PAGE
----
Factories will be paid to switch off their electricity during times of highest demand next winter under emergency plans to stop the lights going out.
Mothballed power stations will also be brought back into use amid fears that the current levels of generation will not be able to keep pace with soaring demand.
National Gird has been authorised by the energy watchdog Ofgem to take new steps to avert blackouts following predictions there could be just two per cent spare capacity in the system by 2015-16.
It will be allowed to offer cash incentives to businesses to reduce their electricity use between 4pm and 8pm on weekdays next winter.
The initiative is aimed at the highest industrial users of power who will be encouraged to switch maximum output away from afternoons and evenings.
The strain on Britain's electricity network has steadily increased as demand from an ageing population grows while antiquated power stations are closing without new plants ready to replace them.
The Grid can already ask generators to produce more electricity at times of peak pressure, but Ofgem has acknowledged it needs to go further.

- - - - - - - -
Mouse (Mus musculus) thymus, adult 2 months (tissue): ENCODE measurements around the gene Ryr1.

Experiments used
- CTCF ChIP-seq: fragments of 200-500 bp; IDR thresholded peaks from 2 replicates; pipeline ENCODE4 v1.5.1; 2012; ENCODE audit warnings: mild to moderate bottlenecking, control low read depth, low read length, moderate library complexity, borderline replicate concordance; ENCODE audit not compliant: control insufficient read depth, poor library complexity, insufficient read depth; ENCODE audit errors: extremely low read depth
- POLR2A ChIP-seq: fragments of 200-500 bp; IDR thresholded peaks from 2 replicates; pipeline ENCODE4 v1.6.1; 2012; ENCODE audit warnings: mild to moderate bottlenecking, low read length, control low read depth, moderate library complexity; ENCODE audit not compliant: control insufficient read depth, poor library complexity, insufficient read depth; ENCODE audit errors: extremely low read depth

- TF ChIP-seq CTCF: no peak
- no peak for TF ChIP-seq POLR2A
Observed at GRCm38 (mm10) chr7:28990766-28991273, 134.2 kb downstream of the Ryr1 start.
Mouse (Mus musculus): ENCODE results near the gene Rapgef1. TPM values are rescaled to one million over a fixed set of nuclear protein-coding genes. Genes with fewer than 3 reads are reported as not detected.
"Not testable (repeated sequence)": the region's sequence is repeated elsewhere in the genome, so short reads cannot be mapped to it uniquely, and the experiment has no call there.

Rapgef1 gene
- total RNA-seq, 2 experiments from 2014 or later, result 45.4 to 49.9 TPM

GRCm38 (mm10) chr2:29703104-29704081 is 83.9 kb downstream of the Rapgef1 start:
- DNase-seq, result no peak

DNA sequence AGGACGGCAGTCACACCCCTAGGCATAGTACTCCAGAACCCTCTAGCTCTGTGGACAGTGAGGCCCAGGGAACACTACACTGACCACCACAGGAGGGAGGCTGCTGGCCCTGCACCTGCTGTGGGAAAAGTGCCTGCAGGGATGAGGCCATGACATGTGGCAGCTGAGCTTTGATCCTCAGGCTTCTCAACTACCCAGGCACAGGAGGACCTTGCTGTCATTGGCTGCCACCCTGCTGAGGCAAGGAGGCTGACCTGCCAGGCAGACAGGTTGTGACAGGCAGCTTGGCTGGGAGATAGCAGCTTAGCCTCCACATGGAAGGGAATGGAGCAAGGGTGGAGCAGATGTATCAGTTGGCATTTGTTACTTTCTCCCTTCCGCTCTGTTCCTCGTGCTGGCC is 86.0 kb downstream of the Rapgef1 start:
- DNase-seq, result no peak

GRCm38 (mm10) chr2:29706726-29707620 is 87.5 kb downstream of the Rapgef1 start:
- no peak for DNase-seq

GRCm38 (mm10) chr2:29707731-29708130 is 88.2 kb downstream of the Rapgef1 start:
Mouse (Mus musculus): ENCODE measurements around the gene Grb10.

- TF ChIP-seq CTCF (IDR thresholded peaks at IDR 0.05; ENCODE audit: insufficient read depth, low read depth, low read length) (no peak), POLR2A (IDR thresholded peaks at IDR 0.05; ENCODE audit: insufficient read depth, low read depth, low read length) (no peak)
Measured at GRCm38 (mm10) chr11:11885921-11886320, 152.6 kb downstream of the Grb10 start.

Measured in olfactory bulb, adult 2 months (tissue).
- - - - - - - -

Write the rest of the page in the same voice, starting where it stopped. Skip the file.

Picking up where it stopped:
Old gas-fired power stations, which have been shut down because they are uneconomic, are more likely than coal-fired plants to be put on standby because they are more “environmentally friendly”. Ofgem stressed they would only be brought back into service as a last resort.
The watchdog's moves come weeks after two major energy suppliers warned of the risk of the lights going out.
Npower's chief executive, Paul Massara, said he did not know whether Britain would “get through next winter” because of dwindling spare generation capacity and ScottishPower has claimed environmental levies make the country “even more vulnerable to the threat of blackouts”.
Ofgem recently warned that “electricity margins” would narrow more quickly over the next two years than it had previously predicted. It forecast the headroom in the system could fall as low as five per cent this winter during the coldest weather, but insisted there was no danger of the Grid being unable to cope.
Its chief executive, Andrew Wright, said: “Britain has one of the most reliable power systems in the world, but with margins tightening there can be no room for industry complacency on security of supply.
"Therefore we have approved these new tools to act as an extra insurance policy that is available for National Grid to protect consumers' power supplies."
Ofgem said it would regulate the costs of the new measures and only allow them to be passed on "in an efficient and economic manner". They should add less than £1 to average annual household bills, it said.